Otago Daily Times
Officer’s victim statement inspires apology
A CENTRAL Otago police officer and the man who aimed a firearm at him after a highspeed chase came to an unlikely truce yesterday.
Jesse Daniel Nash (39) stole Senior Constable Darren Kidd’s patrol car and led police on a pursuit of nearly 200km which ended in Milton on March 14.
In an unusual step, the officer of 12 years read an impassioned and revealing victim impact statement in the Dunedin District Court yesterday.
Snr Const Kidd said he was more than his occupation; he was a husband and father of a 2yearold son.
“Those two people are why I put on the uniform and go to work, my sole reason for living,” he said.
“Both of us were extremely lucky your actions didn’t result in one of us being shot.”
As Nash sped away in his car, the officer said the relief was “immense and overwhelming” and his thoughts immediately turned to his loved ones.
The defendant stood in the dock, clearly moved by the man’s words, and was invited to respond by Judge Jim Large.
“Words can’t take it back but I really regret what I did,” Nash said.
“Noone deserves that in their life . . . I think about it every day.”
Snr Const Kidd thanked him for his apology.
Judge Large jailed Nash for five years on 16 charges, the sum total of a crimecrammed month and ahalf.
Through February, the defendant committed various driving offences, stole fuel, led police on a chase and threatened to kill someone if they did not change a police statement.
The worst, however, was yet to come.
On March 14, Nash — who had 13 convictions for driving while banned — pumped $64 of fuel from the Omarama Service Station and left without paying.
Police saw him near Tarras and tried to pull him over.
Instead, Nash sped up to 180kmh and even roadspikes failed to end the pursuit.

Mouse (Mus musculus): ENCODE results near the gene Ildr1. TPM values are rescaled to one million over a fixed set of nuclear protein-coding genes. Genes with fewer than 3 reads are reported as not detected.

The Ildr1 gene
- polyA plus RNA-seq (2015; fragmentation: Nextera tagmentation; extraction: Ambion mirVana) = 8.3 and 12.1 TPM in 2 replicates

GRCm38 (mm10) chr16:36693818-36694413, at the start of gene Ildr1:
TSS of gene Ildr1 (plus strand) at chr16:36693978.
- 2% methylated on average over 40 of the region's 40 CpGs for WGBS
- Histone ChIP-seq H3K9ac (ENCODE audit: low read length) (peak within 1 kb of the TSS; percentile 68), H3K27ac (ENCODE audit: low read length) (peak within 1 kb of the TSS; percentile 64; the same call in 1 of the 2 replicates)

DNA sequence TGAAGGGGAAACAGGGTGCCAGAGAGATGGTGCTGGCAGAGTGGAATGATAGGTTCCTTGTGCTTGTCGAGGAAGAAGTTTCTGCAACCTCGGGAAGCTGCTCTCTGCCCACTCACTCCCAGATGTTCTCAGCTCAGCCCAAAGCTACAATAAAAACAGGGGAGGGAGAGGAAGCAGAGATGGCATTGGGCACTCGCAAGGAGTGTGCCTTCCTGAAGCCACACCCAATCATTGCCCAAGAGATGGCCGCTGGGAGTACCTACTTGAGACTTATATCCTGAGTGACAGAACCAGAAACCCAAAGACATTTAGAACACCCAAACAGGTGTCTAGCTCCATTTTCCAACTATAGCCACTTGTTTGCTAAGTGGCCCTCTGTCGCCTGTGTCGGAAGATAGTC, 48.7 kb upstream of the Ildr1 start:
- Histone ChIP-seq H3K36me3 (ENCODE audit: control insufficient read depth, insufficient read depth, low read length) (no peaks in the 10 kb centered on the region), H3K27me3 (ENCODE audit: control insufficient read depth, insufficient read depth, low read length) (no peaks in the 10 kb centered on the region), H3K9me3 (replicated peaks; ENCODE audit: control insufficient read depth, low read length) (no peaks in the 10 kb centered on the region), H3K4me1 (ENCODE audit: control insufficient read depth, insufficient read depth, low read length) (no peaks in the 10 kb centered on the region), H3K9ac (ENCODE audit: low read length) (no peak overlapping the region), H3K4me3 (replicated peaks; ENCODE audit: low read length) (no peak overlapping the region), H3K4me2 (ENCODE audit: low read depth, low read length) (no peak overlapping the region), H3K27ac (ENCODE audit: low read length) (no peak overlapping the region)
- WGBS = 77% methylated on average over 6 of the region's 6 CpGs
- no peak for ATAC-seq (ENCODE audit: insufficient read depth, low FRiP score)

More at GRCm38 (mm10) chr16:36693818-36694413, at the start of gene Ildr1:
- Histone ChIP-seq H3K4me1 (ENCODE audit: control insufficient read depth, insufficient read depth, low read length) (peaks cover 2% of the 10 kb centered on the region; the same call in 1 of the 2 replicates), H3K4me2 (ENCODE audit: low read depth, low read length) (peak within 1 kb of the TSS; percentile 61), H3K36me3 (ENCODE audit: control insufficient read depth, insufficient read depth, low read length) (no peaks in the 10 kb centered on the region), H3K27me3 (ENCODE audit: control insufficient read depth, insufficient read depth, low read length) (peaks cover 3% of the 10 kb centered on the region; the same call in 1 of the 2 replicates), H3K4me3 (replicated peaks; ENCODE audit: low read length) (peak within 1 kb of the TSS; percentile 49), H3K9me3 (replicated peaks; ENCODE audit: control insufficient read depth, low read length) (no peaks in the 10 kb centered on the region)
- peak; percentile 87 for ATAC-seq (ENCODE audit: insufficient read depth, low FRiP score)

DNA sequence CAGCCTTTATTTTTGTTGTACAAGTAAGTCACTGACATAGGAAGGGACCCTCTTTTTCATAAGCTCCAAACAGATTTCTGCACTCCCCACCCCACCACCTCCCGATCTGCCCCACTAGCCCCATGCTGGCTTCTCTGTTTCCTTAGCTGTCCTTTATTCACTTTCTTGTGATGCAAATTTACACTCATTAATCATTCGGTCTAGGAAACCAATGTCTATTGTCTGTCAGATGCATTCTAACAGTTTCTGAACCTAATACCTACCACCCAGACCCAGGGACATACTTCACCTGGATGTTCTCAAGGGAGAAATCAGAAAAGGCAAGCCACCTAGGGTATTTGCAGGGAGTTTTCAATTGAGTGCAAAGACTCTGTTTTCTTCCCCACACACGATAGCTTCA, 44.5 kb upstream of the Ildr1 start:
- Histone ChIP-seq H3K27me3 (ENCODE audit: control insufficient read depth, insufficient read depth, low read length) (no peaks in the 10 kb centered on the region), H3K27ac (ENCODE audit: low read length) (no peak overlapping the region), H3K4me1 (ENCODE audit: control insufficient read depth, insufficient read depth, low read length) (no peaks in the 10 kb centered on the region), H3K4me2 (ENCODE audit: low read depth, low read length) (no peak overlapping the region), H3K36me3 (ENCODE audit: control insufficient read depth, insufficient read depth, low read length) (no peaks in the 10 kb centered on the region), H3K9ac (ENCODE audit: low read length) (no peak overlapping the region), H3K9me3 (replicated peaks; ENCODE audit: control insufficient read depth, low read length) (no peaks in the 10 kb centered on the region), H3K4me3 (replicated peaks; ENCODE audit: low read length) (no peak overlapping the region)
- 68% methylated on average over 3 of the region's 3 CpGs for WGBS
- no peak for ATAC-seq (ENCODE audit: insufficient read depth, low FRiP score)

The defendant, the court heard, continued at high speeds with sparks flying from a wheel, igniting several fires.
Police pulled back but continued the search for the fugitive down various back roads.
Snr Const Kidd drove down a shingle road at the start of Cromwell Gorge and found Nash and the Toyota.
Rather than give himself up, the defendant pulled a longbarrelled air rifle from the boot and pointed it “directly at the officer” who was 30m away.
The officer took cover in a stand of pine trees.
The term “running for your life”, he said, had taken on new meaning since the incident.
Nash discarded the firearm and drove off in the police car which had been left idling.
Too conspicuous in the patrol vehicle, heading towards Alexandra on State Highway 8, the fugitive approached a BMW driven by Graham Robinson and activated the car’s flashing lights.
For extra legitimacy, he donned a police cap left in the vehicle and ordered the driver to get out.
After quizzing Mr Robinson about how to drive the BMW, Nash sped off again, leaving the bewildered motorist at the side of the road along with the abandoned police car.
With Nash reaching speeds of 200kmh along SH8, police refused to engage in a chase, setting up road spikes instead.
On the way into Milton, the tyres were punctured.
Nash abandoned the BMW in Park Rd — 270km from where he stole the fuel in Omarama.
Still, he refused to surrender.
The defendant evaded capture by breaking into a property being refurbished and spending the night there.
At 10.30am the next day, Nash was finally arrested after approaching strangers in Ossian St and asking to use their phone to access the internet to arrange a lift.
Judge Large acknowledged the defendant had lived ‘‘a rocky road’’ and had developed severe drug and alcohol dependency from trauma.
He said he had been unsure about Nash’s contrition but today’s exchange provided some clarity.
“I think your remorse and apology was genuine,” the judge said.
Banning Nash from driving for 13 months, he acknowledged the ban was academic.